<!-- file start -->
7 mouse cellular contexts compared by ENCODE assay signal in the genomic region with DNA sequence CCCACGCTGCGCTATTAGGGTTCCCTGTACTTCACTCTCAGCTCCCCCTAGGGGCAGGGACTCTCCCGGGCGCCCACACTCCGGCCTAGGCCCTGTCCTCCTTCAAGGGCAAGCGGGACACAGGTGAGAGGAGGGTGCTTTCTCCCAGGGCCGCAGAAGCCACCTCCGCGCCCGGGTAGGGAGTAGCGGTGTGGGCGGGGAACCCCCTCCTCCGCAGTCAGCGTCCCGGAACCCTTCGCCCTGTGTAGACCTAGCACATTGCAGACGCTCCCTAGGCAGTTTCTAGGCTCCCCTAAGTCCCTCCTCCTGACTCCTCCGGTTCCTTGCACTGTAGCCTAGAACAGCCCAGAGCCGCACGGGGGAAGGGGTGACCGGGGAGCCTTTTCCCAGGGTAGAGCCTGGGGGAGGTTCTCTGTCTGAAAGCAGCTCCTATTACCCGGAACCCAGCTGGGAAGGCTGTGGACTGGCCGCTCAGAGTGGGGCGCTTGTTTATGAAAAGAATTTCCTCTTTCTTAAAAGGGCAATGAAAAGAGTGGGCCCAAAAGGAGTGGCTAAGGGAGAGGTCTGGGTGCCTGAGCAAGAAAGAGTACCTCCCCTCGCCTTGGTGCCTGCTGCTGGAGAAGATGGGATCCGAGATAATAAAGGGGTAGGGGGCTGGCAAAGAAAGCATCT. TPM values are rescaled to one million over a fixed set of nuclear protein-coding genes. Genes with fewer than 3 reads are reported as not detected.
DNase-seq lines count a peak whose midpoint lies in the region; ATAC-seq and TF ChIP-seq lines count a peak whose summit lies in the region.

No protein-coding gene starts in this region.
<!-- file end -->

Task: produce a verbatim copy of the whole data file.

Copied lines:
7 mouse cellular contexts compared by ENCODE assay signal in the genomic region with DNA sequence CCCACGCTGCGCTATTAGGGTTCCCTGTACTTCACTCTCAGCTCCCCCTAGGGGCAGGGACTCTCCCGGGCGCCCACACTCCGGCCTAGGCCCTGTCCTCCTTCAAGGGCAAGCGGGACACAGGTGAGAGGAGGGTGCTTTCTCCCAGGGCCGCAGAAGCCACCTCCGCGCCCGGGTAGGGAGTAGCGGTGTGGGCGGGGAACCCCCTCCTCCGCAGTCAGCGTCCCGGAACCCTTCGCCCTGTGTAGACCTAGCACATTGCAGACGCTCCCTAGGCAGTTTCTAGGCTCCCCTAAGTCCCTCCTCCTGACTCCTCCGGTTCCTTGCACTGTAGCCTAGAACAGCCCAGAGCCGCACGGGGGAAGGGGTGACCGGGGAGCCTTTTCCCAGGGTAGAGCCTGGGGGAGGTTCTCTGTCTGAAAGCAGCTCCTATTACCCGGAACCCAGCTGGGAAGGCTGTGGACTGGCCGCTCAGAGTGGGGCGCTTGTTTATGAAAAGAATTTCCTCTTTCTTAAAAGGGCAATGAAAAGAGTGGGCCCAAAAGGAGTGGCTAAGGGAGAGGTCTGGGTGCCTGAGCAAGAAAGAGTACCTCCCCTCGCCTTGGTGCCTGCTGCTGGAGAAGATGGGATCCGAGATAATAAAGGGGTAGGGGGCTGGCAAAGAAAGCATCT. TPM values are rescaled to one million over a fixed set of nuclear protein-coding genes. Genes with fewer than 3 reads are reported as not detected.
DNase-seq lines count a peak whose midpoint lies in the region; ATAC-seq and TF ChIP-seq lines count a peak whose summit lies in the region.

No protein-coding gene starts in this region.